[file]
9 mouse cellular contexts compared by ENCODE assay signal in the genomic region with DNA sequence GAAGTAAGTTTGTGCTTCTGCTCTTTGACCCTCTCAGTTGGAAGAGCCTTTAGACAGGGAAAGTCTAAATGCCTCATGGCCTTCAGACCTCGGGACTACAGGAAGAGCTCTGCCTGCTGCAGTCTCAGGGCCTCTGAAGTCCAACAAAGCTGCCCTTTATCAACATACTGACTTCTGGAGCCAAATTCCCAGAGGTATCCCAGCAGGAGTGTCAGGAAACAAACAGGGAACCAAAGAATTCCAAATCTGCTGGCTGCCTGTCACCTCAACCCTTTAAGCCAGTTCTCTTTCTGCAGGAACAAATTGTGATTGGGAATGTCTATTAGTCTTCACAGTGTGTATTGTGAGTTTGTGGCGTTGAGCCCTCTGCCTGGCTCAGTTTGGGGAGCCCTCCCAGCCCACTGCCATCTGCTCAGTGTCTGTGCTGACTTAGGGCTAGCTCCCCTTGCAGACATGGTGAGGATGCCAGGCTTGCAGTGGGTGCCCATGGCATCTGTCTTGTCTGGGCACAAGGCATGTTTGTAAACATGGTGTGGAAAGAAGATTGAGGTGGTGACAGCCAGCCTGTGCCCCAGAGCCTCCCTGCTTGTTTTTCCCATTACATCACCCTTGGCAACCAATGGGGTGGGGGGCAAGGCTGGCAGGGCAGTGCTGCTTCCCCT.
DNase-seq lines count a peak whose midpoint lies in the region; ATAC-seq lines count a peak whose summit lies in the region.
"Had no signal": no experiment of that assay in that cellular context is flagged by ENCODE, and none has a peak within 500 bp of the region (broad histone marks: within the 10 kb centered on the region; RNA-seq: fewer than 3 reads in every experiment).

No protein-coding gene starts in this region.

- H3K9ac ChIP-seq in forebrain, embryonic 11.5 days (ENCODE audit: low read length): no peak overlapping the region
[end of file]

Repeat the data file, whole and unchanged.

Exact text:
9 mouse cellular contexts compared by ENCODE assay signal in the genomic region with DNA sequence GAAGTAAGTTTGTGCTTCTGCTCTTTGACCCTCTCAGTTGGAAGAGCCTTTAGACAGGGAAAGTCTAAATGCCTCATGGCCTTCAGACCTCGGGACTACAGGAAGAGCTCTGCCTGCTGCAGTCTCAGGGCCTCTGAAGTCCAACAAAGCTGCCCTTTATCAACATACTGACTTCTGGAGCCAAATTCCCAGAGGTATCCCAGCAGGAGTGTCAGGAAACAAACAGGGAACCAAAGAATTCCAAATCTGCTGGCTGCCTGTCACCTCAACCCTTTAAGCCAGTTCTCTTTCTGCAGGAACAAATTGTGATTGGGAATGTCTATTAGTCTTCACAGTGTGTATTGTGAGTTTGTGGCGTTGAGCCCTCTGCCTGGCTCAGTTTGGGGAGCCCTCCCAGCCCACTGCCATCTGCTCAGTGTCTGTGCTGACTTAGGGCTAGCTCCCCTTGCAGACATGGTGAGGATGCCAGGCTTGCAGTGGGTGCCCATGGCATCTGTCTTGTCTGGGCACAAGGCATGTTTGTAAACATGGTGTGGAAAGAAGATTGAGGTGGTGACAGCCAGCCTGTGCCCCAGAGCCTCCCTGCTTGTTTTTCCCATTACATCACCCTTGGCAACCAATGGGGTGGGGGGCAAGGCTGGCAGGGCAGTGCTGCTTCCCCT.
DNase-seq lines count a peak whose midpoint lies in the region; ATAC-seq lines count a peak whose summit lies in the region.
"Had no signal": no experiment of that assay in that cellular context is flagged by ENCODE, and none has a peak within 500 bp of the region (broad histone marks: within the 10 kb centered on the region; RNA-seq: fewer than 3 reads in every experiment).

No protein-coding gene starts in this region.

- H3K9ac ChIP-seq in forebrain, embryonic 11.5 days (ENCODE audit: low read length): no peak overlapping the region